When a family sedan that can barely reach 120km per hour gets more attention than the unveiling of a US$1.4 million Lamborghini, you know something major is happening in the auto world.
That was the scene Friday at the Los Angeles Auto show, where thousands flocked to see new hydrogen fuel-cell models from carmakers Honda and General Motors with more enthusiasm than the extraterrestrial Italian supercar the Lamborghini Reventon.
"The Los Angeles show illustrates how automakers, in general, now value miles per gallon as much as miles per hour," said Rick Popely, an auto writer from Chicago.
Headlining the LA show were announcements from Honda and General Motors as each unveiled plans to market the first hydrogen fuel-cell vehicles early next year. But don't look for them in your local showroom just yet.
Honda said it will begin leasing its new FCX Clarity, powered by a hydrogen fuel cell, to drivers in summer 2008 in southern California.
Honda would not say how many vehicles will be available in the limited lease program. The company plans to offer a three-year lease with a US$600 monthly payment on the sleek, aerodynamic FCX Clarity sedan. Using a fuel cell that combines hydrogen with oxygen to produce electricity from the chemical reaction, the vehicle will have fuel economy of 30km per liter, and the only emissions will be water dripping from the tail pipe.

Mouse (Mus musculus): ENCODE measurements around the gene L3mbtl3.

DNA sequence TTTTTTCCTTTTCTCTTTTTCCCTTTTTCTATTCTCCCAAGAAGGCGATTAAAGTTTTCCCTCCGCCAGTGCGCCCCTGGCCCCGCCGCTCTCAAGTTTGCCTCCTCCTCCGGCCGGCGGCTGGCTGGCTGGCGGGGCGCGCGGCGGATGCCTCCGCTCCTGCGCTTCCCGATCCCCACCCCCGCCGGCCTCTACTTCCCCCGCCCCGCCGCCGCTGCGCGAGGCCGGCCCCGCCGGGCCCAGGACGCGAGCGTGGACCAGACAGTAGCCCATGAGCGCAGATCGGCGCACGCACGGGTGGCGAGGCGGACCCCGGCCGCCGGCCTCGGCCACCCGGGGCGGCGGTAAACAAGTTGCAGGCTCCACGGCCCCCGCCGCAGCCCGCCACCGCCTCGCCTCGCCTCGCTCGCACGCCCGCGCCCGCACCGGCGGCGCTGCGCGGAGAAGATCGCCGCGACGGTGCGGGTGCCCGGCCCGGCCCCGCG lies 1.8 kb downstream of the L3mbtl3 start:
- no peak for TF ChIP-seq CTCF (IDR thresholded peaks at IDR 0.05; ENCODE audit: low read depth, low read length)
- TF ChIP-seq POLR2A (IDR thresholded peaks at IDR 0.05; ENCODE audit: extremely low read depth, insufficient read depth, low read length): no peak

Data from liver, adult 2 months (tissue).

US automaker General Motors said it will put 100 fuel-cell vehicles on the road starting next year in California, New York and the city of Washington, including 10 that will transport visitors at Disneyland.
The fuel-cell powered Chevrolet Equinox, a compact sport-utility vehicle (SUV), is the first in a line of hydrogen vehicles that GM says it expects to see in showrooms by 2012, when it plans to start producing 1 million hydrogen vehicles a year.
GM unveiled a hybrid version of its heavy-duty Silverado pickup truck and earned a Green Car of the Year Award for its Chevy Tahoe hybrid, which boasts a two-mode gasoline-electric engine developed with BMW, Mercedes and Chrysler that improves the massive vehicle's fuel economy by 50 percent from conventional models.
Chrysler unveiled its own large hybrids, a Dodge Durango and a Chrysler Aspen. Ford unveiled hybrid plans, as did Porsche, Volkswagen and Audi.
The excitement belied the so-far niche interest of buyers in hybrid vehicles, which currently account for just 2 percent of car sales in the US. But a ruling this week by a federal appellate court in California required the Bush administration to significantly tighten fuel-economy standards.
The court's order overruled previous regulations that failed to thoroughly assess the economic impact of tailpipe emissions that contribute to climate change.
The ruling came in response to an appeal by four environmental groups and 13 states led by California against loopholes in the federal government's fuel-economy requirements for automakers. California is suing the federal government to get permission to enforce its own fuel-economy standards.
California Governor Arnold Schwarzenegger described the ruling as "another win for the environment and for consumers."
"Clearly, automobile companies have the capability to produce environmentally friendly cars," he said. "Today's court ruling underscores the need for the federal government to step in and provide the extra push necessary to make these vehicles widespread."